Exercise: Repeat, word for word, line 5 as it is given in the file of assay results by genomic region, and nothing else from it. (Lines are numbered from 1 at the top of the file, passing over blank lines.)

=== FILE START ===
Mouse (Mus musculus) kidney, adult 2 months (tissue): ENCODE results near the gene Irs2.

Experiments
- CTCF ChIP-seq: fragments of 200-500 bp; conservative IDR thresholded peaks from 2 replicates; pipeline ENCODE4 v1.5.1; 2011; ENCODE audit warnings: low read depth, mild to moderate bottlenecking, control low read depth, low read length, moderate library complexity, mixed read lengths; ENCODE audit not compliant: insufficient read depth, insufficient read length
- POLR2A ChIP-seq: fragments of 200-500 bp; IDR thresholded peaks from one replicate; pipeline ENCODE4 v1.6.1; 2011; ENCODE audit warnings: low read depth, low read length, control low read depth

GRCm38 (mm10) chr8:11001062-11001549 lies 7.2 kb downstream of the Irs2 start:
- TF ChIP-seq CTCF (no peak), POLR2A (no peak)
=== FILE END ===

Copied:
GRCm38 (mm10) chr8:11001062-11001549 lies 7.2 kb downstream of the Irs2 start: